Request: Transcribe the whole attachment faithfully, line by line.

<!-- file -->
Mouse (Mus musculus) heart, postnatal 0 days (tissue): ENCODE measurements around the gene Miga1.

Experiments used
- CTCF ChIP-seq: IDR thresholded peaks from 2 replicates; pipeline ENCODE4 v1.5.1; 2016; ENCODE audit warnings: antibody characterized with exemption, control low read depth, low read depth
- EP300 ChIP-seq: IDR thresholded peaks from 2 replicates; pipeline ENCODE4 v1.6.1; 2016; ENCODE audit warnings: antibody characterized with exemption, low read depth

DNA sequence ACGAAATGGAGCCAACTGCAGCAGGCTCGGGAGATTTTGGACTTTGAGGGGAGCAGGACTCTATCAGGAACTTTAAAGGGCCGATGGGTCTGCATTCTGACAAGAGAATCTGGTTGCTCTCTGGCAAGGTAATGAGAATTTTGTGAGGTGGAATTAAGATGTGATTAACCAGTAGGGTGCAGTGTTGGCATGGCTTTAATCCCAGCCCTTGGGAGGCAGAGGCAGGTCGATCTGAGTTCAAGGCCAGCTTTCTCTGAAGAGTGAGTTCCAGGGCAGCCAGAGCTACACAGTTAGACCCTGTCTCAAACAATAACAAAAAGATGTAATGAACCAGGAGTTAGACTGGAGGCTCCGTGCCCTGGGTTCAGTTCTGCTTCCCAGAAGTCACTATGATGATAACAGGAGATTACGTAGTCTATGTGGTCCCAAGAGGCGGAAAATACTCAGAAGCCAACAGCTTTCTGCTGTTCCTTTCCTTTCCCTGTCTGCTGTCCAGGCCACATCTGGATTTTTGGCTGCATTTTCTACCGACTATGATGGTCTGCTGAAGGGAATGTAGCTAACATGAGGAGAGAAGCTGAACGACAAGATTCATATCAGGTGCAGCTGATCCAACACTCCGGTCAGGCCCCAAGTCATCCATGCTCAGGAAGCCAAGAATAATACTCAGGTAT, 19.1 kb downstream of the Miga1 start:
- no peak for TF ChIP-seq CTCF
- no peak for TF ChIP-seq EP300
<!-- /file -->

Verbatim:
Mouse (Mus musculus) heart, postnatal 0 days (tissue): ENCODE measurements around the gene Miga1.

Experiments used
- CTCF ChIP-seq: IDR thresholded peaks from 2 replicates; pipeline ENCODE4 v1.5.1; 2016; ENCODE audit warnings: antibody characterized with exemption, control low read depth, low read depth
- EP300 ChIP-seq: IDR thresholded peaks from 2 replicates; pipeline ENCODE4 v1.6.1; 2016; ENCODE audit warnings: antibody characterized with exemption, low read depth

DNA sequence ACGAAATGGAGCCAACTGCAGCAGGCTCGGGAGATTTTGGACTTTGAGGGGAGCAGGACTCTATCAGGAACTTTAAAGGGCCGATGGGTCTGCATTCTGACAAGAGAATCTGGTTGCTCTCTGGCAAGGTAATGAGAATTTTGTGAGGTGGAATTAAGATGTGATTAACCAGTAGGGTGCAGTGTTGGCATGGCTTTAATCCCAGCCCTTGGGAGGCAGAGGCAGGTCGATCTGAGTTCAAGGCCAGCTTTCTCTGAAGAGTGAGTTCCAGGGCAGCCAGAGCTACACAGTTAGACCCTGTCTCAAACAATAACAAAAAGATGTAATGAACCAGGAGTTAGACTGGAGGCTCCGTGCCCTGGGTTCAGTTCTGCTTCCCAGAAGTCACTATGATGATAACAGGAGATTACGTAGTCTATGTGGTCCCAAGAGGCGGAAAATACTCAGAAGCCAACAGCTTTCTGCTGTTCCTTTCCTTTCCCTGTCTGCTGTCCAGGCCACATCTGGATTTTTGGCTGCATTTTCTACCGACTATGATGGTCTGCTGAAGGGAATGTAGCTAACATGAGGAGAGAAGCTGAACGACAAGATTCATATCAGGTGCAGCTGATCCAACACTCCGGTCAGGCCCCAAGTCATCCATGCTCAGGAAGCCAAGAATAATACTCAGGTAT, 19.1 kb downstream of the Miga1 start:
- no peak for TF ChIP-seq CTCF
- no peak for TF ChIP-seq EP300